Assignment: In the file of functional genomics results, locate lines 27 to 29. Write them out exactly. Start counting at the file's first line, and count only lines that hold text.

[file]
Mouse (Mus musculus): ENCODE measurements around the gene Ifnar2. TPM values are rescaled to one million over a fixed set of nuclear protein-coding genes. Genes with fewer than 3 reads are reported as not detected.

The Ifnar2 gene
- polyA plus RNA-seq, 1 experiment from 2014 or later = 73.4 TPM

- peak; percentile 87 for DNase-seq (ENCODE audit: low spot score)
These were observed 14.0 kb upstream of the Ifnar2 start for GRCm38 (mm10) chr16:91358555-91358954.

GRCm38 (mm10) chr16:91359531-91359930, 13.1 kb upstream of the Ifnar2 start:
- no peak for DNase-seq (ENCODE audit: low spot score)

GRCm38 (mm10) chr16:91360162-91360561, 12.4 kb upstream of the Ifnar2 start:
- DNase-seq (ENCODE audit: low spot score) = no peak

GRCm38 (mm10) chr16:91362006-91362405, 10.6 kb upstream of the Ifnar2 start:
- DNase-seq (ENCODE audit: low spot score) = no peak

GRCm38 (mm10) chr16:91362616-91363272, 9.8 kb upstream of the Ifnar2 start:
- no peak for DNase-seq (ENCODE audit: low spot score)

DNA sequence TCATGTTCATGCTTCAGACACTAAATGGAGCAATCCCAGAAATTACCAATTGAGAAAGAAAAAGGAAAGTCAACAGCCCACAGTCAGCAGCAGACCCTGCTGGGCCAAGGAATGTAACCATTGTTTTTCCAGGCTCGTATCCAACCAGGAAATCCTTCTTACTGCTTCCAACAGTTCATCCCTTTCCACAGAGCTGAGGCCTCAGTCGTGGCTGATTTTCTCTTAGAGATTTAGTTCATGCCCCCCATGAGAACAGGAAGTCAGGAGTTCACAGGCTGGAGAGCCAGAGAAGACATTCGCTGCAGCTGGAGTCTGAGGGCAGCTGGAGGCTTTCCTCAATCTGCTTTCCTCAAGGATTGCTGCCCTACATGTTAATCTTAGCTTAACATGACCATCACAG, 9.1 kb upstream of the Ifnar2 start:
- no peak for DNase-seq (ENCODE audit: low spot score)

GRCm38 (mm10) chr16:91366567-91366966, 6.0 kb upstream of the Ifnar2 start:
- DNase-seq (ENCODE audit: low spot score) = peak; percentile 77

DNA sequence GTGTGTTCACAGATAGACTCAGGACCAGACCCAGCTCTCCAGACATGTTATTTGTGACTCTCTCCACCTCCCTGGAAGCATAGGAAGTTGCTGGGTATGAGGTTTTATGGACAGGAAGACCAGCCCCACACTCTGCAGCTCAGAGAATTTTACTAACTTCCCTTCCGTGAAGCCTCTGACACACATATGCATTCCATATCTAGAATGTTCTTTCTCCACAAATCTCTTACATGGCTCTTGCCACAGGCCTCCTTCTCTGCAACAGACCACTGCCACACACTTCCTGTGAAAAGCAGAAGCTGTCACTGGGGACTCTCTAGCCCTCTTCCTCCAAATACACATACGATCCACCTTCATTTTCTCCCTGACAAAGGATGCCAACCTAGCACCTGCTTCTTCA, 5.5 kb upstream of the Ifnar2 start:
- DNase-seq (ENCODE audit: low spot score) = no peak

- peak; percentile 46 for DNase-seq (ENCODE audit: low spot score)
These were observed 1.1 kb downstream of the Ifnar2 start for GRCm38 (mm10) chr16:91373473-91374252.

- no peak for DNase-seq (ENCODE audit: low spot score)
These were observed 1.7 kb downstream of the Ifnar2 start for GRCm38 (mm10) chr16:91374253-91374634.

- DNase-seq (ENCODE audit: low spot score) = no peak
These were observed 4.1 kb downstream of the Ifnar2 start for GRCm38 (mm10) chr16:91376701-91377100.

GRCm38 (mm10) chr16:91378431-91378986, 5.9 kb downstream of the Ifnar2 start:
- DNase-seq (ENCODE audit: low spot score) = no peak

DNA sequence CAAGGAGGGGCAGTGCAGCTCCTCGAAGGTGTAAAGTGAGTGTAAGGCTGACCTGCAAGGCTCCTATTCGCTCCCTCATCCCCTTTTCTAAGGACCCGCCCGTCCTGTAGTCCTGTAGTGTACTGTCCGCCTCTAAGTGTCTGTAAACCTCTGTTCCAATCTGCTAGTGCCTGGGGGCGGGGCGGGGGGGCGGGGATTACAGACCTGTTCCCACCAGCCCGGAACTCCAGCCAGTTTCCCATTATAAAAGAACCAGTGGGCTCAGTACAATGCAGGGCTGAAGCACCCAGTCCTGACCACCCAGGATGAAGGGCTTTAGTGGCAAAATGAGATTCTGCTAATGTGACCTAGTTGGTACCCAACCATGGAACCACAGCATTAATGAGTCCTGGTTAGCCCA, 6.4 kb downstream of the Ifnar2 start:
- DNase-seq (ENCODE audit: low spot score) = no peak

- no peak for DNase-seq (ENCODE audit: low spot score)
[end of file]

- DNase-seq (ENCODE audit: low spot score) = no peak

DNA sequence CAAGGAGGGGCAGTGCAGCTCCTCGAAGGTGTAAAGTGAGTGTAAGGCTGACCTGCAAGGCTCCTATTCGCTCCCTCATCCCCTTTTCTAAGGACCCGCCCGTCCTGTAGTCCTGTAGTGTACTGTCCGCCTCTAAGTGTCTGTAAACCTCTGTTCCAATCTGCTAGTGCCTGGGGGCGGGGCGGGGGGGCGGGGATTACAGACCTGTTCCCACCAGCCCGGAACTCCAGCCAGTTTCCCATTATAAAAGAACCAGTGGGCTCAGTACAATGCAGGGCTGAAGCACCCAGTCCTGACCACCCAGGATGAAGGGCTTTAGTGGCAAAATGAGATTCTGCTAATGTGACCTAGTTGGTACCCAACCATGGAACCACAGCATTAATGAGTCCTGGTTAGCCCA, 6.4 kb downstream of the Ifnar2 start:
- DNase-seq (ENCODE audit: low spot score) = no peak